I have to say I really enjoyed it. This guy has a good sense of humor that, coming from an 11-year-old narrator, who introduces his own brother on page 1 as the "Nose Picker," seemed precocious, maybe a little sad, but also made me laugh out loud several times. There were elements to the story that really touched me, like the way our protagonist, Teddy, who finds out that he was adopted, felt he needed to show a strong interest his in father's favorite historical subject, The American Civil War, to make sure that he (the father) would still want him (the son). And I loved the way Kokoris never really tells us what they're doing with the money, just hints at it, leaving it up to us to figure it out. That shows confidence in an educated reader that I don't always see.

On the downside, the story was a bit disjointed. Initially it started off slow, heading in one direction, perhaps a little more introspective and character driven, and then about half-way through it takes off in a more plot-oriented style. Perhaps Kokoris felt he'd already introduced the characters enough and decided to get on with the story. But I think I recognize this from all of my own writing efforts as being a pitfall of a first novel. I'm sure he was just finding his stride. I'm anxious to see what he comes up with next.

Invisible Lizard's Unusual Oranges ( )
1 vote invisiblelizard | Mar 26, 2007 |
I love this story. ( )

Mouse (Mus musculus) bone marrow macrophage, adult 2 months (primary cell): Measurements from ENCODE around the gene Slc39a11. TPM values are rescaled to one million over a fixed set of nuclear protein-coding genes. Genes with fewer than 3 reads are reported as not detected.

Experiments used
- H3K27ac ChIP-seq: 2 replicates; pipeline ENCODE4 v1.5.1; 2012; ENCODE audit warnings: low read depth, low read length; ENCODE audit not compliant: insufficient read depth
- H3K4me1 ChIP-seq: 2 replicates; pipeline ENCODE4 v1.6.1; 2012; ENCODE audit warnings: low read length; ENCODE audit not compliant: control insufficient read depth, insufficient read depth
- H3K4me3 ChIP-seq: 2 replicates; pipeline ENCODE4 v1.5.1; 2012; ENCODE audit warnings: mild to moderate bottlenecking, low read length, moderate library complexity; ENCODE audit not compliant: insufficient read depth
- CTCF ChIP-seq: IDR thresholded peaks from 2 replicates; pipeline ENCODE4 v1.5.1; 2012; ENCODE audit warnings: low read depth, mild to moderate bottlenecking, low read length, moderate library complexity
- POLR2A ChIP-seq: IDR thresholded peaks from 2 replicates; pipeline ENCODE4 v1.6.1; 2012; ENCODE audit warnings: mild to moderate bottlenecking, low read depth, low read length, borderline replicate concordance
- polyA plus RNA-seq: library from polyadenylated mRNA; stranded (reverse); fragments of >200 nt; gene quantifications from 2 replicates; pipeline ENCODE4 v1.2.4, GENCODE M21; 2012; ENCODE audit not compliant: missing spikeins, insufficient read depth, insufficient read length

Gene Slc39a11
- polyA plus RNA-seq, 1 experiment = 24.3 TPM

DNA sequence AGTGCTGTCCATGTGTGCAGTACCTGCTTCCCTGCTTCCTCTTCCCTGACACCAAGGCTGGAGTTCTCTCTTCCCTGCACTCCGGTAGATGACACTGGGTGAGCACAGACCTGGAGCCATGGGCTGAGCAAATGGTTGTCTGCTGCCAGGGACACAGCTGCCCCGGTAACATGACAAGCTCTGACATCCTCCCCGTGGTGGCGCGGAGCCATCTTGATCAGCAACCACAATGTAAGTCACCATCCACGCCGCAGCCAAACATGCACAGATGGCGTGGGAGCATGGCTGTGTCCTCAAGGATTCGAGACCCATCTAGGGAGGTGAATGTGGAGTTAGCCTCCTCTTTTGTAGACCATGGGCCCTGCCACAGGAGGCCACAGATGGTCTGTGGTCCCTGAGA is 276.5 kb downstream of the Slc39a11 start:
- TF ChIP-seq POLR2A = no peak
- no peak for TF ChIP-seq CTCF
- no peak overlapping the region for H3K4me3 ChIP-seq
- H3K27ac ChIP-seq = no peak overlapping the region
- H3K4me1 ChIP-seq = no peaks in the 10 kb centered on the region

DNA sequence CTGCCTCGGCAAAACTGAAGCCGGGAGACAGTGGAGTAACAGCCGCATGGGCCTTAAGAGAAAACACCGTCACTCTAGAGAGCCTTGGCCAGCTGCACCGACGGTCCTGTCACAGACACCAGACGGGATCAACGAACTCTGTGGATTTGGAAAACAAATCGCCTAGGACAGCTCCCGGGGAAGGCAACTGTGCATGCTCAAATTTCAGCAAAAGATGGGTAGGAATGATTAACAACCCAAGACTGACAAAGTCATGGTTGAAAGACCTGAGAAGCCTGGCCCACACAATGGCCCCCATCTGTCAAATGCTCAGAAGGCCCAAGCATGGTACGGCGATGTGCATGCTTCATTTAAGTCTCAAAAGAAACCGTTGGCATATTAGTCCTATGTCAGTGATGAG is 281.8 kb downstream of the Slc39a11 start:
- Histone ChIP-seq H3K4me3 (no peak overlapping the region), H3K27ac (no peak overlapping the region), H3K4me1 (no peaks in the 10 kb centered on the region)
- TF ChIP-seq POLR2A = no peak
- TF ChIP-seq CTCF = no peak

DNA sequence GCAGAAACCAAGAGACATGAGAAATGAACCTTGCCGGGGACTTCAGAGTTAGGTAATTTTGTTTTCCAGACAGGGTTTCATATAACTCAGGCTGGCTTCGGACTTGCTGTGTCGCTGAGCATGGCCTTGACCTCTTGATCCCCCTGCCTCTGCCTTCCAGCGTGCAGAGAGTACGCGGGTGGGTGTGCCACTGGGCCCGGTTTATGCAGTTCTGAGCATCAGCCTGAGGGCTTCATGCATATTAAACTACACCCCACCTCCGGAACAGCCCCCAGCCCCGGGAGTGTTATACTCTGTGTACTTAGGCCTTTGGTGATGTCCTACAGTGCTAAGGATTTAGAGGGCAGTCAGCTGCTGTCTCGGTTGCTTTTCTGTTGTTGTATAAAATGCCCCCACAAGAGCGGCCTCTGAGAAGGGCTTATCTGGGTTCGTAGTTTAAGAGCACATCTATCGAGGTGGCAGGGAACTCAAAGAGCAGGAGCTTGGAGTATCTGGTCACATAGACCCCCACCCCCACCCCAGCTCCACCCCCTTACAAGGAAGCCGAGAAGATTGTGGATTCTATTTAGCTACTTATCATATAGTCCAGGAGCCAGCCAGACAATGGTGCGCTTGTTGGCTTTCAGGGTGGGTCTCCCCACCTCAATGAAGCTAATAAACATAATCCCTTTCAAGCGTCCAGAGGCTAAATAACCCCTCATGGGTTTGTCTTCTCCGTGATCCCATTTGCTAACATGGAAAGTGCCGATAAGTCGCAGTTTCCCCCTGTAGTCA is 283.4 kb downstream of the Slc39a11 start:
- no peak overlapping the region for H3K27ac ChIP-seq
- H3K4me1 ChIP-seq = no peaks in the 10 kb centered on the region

starkradio | Mar 14, 2007 |
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Author nameRoleType of authorWork?Status
Jim Kokorisprimary authorall editionscalculated
Pol, LidyTranslatorsecondary authorsome editionsconfirmed
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Amazon.com Product Description (ISBN 0312300700, Paperback)

After Teddy loses his mother to a car accident, he and his young brother are left with their eccentric Civil War professor father, who is more able to discuss Confederate footwear than his sons' day at school. But Teddy's father plays the lottery with his wife's old numbers, and wins $190 million, immediately transforming their lives forever. For the first time, the family must learn what "the rich part of life" really is. Creating the perfect balance of humor and pathos, Jim Kokoris takes us on an unforgettable journey through the ups and downs of this revelation of unexpected wealth.

(retrieved from Amazon Thu, 12 Mar 2015 18:21:14 -0400)

(see all 2 descriptions)

"Teddy Pappas is an eleven-year-old boy forced into maturity before his time. He lives with his younger brother and their eccentric Civil War historian father, a man more comfortable with discussing Confederate footwear than what kind of day his sons had. Their lives have been quiet for a year since the real lifeblood of their household, Teddy's mother, died in a tragic car accident. On the one-year anniversary of her death, Teddy's stoic father plays his wife's favorite lottery numbers in a tender, uncharacteristic act. When it turns out that the family holds the $190 million winning ticket, their world is instantly transformed.". "Seemingly overnight, a host of colorful characters demands their attention, including Teddy's hilarious aunt and uncle, a beautiful divorcee, a desperate former soap opera star, and a menacing stranger who threatens the very core of the family. As events spiral out of control, the family struggles to discover what "the rich part of life" really is."--BOOK JACKET.… (more)